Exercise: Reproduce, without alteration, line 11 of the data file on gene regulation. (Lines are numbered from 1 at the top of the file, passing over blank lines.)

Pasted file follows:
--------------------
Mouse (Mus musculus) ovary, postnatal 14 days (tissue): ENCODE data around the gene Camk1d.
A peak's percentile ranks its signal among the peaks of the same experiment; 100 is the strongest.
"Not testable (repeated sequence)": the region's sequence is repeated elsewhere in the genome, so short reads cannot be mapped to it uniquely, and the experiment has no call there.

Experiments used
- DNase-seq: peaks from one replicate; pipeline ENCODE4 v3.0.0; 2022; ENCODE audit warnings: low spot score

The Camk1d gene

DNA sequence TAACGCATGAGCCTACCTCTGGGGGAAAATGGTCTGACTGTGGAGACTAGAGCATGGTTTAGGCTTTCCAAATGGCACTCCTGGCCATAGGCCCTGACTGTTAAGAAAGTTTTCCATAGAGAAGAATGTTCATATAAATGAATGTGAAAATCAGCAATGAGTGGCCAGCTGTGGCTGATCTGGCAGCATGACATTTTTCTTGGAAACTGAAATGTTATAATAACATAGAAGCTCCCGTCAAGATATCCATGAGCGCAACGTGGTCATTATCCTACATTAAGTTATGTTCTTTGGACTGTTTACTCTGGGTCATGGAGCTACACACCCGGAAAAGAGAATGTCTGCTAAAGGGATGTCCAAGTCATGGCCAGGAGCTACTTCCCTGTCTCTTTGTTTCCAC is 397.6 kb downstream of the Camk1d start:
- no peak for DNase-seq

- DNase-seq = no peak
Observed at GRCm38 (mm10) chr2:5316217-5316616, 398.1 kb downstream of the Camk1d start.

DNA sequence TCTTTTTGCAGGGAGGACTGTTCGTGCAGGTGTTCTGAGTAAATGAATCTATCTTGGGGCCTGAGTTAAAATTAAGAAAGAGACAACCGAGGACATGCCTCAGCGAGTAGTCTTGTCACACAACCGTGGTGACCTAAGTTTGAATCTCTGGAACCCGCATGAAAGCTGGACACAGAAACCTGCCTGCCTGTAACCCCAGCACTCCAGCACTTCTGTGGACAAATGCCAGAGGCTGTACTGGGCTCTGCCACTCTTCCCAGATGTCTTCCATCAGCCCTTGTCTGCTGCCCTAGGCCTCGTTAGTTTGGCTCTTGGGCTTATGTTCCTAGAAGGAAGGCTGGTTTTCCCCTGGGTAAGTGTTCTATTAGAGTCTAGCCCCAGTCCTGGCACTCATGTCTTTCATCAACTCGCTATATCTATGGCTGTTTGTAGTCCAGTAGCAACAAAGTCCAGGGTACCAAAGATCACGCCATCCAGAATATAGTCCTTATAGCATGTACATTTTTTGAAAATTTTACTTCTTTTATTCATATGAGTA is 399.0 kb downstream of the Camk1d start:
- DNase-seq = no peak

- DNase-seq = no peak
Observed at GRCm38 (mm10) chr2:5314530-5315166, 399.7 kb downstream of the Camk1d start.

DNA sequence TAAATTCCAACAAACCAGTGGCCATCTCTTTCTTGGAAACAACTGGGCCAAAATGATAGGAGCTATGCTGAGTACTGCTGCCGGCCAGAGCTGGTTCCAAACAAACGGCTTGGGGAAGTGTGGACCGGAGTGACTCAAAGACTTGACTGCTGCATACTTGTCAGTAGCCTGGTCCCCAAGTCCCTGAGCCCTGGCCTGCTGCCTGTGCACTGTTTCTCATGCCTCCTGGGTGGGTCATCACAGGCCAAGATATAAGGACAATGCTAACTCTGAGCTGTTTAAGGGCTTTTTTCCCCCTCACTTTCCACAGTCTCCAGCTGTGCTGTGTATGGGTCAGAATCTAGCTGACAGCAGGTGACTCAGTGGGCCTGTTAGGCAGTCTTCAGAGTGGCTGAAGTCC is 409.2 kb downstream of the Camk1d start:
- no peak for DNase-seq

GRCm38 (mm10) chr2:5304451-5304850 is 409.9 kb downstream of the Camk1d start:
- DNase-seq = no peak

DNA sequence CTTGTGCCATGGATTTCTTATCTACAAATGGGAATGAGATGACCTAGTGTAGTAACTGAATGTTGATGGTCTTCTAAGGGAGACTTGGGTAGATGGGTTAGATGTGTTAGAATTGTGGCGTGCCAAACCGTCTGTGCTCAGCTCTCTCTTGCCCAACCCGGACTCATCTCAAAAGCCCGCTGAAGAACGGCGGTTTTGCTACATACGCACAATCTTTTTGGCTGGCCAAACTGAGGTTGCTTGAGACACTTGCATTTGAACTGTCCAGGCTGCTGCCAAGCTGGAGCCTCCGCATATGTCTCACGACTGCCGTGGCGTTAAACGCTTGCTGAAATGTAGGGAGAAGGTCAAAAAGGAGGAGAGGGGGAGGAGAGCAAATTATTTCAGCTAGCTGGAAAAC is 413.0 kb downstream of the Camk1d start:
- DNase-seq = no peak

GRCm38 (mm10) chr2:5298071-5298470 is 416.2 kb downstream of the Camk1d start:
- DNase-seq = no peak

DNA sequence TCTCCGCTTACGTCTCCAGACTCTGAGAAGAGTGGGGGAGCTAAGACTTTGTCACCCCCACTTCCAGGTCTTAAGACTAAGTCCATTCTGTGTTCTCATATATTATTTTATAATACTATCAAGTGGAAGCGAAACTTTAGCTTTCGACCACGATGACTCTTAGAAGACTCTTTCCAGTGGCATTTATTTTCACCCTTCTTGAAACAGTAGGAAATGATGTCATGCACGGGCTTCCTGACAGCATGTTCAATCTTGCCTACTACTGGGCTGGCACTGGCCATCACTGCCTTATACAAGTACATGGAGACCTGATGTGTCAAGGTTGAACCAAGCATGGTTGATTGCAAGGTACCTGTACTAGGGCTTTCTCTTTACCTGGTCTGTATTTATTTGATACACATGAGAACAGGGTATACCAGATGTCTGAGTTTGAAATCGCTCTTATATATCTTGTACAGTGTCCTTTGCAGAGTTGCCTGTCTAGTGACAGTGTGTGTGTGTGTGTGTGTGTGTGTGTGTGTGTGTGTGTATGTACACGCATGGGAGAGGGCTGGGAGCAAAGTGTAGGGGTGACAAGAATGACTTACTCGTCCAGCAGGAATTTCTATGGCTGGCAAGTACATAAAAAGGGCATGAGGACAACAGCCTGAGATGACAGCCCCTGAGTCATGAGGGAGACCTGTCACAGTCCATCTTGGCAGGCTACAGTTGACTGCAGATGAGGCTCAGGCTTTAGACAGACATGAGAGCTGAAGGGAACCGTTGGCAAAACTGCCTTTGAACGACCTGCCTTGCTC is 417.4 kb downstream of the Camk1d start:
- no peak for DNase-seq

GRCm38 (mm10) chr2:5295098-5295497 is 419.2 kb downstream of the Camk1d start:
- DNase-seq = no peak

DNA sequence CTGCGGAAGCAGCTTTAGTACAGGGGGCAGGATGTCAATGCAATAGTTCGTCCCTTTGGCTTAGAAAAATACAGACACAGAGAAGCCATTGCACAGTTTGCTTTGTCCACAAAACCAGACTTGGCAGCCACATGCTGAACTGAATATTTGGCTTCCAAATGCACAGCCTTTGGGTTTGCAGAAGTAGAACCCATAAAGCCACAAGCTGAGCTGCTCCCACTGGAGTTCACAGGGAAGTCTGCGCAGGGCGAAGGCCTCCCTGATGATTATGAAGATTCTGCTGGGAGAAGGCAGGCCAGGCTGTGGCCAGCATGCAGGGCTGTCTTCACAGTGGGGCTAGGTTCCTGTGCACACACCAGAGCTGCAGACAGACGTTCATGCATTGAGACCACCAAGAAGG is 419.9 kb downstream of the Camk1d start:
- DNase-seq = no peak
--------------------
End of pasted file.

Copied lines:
DNA sequence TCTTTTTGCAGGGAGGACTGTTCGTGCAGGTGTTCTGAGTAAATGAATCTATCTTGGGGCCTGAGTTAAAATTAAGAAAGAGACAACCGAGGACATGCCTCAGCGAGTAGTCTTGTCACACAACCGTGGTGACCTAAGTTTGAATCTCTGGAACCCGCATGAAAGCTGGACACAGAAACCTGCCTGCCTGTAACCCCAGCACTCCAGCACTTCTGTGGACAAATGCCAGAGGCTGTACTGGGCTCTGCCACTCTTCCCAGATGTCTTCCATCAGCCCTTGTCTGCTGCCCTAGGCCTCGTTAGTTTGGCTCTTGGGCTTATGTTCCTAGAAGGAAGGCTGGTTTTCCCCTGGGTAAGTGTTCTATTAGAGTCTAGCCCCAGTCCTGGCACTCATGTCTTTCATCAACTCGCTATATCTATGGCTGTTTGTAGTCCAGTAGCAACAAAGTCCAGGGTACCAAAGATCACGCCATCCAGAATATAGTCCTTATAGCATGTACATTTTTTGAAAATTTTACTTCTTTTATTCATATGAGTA is 399.0 kb downstream of the Camk1d start: